Mr Chairman, Members of the Panel
1. Thank you for the opportunity to present Australia's views in this dispute.
2. Australia has provided a written submission identifying a systemic and legal interest with respect to the meaning of the term "public body".
3. Australia considers that the interpretation of "public body" could benefit from clarification following the Appellate Body's finding in United States – Anti-Dumping and Countervailing Duties (China) ("US – AD/CVD"). We note that this same issue is currently being considered by the Panel in US – Countervailing Measures (China) (DS437).
4. In US – AD/CVD, the Appellate Body said that a public body must be an entity that "possesses, exercises or is vested with governmental authority. Yet, just as no two governments are exactly alike, the precise contours and characteristics of a public body are bound to differ from entity to entity, State to State, and case to case".1 Australia agrees with this statement. In this oral submission, Australia will firstly submit that the test for "public body" under Article 1.1(a)(1) of the SCM Agreement is not a cumulative three stage test. Secondly, Australia will underscore that whether a "public body" exists requires a case-by-case analysis.
5. Australia's interpretation of "public body" differs to that of India's in its First Written Submission, which suggests that the test is cumulative and that an entity must therefore possess, exercise and be vested with governmental authority to be a public body within the meaning of Article 1.1(a)(1) of the SCM Agreement.2
6. Australia is concerned that interpreting "public body" as a cumulative test in this manner narrows the meaning of the term in Article 1.1(a)(1) of the SCM Agreement and removes the flexibility for investigating authorities to consider whether a public body exists in a range of different contexts.
7. Having said this, Australia considers that government ownership, in and of itself, is not enough to establish that an entity is a public body within the meaning of Article 1.1(a)(1) of the SCM Agreement. Rather, when looking to whether a government possesses or exercises governmental authority, a key feature for establishing a public body should be the nature and extent of government control over the entity, which is a broad analysis.
8. To date, Australia's position has been, and continues to be, that establishing the nature and extent of government control over a particular entity would require an investigation into a range of factors, including how an entity is managed, whether a government issues instructions to the entity and the degree of governmental oversight.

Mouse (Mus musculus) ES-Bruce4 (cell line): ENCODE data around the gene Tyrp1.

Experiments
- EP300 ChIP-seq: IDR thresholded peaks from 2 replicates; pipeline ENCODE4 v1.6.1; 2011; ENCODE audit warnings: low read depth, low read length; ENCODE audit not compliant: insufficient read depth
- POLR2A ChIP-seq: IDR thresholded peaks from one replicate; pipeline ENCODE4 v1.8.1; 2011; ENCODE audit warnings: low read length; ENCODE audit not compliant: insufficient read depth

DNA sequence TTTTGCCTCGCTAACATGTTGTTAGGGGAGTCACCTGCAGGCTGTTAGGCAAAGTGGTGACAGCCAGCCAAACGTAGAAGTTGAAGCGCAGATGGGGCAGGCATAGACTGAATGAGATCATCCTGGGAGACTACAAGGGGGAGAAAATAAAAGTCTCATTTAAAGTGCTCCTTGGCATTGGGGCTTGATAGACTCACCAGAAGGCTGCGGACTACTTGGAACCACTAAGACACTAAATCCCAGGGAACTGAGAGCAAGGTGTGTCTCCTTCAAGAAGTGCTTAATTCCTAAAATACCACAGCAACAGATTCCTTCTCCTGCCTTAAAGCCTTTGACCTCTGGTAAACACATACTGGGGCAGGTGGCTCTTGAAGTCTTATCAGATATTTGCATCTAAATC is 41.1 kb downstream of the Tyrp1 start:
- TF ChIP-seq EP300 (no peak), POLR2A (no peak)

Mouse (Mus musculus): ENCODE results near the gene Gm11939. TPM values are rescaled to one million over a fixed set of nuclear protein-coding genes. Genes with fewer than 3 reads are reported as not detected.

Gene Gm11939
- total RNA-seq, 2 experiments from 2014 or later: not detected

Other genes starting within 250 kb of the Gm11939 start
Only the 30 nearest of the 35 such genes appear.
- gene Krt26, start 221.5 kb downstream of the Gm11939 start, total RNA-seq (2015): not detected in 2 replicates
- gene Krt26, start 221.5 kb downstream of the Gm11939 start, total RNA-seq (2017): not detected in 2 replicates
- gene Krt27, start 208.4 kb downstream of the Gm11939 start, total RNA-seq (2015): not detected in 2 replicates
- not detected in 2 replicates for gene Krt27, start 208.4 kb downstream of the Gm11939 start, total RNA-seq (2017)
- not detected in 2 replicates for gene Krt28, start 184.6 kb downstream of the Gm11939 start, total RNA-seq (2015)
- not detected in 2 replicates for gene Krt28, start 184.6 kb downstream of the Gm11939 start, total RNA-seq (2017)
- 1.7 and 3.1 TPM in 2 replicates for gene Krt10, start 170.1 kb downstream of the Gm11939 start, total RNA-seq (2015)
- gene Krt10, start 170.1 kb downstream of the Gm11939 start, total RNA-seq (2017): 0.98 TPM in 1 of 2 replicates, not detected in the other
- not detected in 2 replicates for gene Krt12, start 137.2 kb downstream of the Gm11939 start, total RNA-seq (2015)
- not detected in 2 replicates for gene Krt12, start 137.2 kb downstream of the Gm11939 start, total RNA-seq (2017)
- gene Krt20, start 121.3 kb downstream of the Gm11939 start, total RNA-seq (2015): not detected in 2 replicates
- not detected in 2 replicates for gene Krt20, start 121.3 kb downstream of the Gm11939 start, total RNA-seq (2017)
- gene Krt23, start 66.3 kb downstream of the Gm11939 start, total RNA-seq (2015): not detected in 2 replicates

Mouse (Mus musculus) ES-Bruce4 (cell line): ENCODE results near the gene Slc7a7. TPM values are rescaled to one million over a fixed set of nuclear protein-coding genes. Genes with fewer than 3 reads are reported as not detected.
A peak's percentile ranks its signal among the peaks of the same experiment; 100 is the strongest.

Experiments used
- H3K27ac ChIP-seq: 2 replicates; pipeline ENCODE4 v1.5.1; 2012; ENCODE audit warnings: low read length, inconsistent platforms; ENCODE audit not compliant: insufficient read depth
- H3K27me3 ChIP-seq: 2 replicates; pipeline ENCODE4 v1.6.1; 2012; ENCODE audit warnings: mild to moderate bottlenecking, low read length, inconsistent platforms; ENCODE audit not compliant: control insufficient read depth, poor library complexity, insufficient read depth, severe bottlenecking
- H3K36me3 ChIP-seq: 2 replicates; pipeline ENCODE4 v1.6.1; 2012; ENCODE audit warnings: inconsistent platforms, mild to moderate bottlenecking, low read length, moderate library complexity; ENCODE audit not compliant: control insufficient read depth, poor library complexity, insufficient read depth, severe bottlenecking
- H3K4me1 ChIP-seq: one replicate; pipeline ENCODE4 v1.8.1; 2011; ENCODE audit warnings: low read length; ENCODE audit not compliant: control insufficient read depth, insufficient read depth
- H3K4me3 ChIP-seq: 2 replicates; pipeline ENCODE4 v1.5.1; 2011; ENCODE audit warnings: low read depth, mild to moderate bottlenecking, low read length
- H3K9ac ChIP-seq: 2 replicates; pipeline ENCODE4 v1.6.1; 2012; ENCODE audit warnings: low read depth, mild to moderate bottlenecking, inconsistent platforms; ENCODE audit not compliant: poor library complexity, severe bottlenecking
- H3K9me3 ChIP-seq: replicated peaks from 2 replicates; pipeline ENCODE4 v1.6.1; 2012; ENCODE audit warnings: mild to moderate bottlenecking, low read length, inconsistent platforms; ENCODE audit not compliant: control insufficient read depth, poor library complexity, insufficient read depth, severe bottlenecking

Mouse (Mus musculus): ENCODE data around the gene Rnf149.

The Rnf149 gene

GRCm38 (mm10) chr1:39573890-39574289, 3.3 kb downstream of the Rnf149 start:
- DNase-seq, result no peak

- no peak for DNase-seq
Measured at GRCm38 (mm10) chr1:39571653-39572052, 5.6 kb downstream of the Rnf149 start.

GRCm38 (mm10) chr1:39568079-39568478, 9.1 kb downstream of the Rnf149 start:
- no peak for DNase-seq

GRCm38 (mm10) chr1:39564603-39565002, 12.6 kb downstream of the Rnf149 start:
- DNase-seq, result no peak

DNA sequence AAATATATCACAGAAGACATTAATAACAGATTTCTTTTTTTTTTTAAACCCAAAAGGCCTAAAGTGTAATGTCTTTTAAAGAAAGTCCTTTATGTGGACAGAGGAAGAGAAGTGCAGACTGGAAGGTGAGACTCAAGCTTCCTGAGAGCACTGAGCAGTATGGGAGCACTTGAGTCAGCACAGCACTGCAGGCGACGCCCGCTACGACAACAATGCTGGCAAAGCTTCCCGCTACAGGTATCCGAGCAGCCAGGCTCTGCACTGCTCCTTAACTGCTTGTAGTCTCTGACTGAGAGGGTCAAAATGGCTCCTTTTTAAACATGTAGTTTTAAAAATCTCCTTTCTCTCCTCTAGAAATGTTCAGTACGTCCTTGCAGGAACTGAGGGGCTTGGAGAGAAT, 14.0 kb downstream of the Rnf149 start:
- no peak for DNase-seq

9. In essence, it should be possible to make a finding that a public body exists in law or in fact, so long as there is evidence to do so.
10. In that regard, the evidence needed to establish a public body will depend on the facts of each case. It will often require an investigating authority to look beyond the formal structure of the entity. For example, an investigating authority could look to evidence such as:
- relevant statutes or other legal instruments;
- the degree of separation and independence of an entity from a government, including the appointment of Directors; or
- the contribution that an entity makes to the pursuit of government policies or interests.
11. These examples of evidence, which are non-exhaustive, could potentially contribute to demonstrating whether a government has control over the activities and conduct of the entity in the sense of Article 1.1(a)(1) of the SCM Agreement.
12. Australia is not suggesting that these examples should constitute formal criteria to find a public body, whether individually or as a whole. Investigating authorities need flexibility to look at the facts of each individual case, and, based on available evidence, determine whether or not a public body exists.
13. In Australia's view, an approach which looks at the nature and extent of governmental control of an entity is consistent with the object and purpose of Article 1.1, which is to ensure that a subsidy provided by any public body within the meaning of Article 1.1(a)(1) is captured by the SCM Agreement.
14. Australia, in providing the Panel with its views on the meaning of "public body", has sought to look at the issue from a viewpoint that is both principled and practical for investigating authorities. Ultimately, investigating authorities within each Member State are the ones that need to apply these rules in the variety of different contexts in which they arise.
15. Finally, although Australia's written submission and this oral submission do not address every issue raised by the parties in this dispute, this should not be regarded as an indication that Australia considers that the issues it has not addressed are not important. Nor does it indicate agreement, or otherwise, with any particular argument of the participants or other third parties in this dispute.
16. Australia thanks the Chairman and Members of the Panel for this opportunity to present its views in this dispute.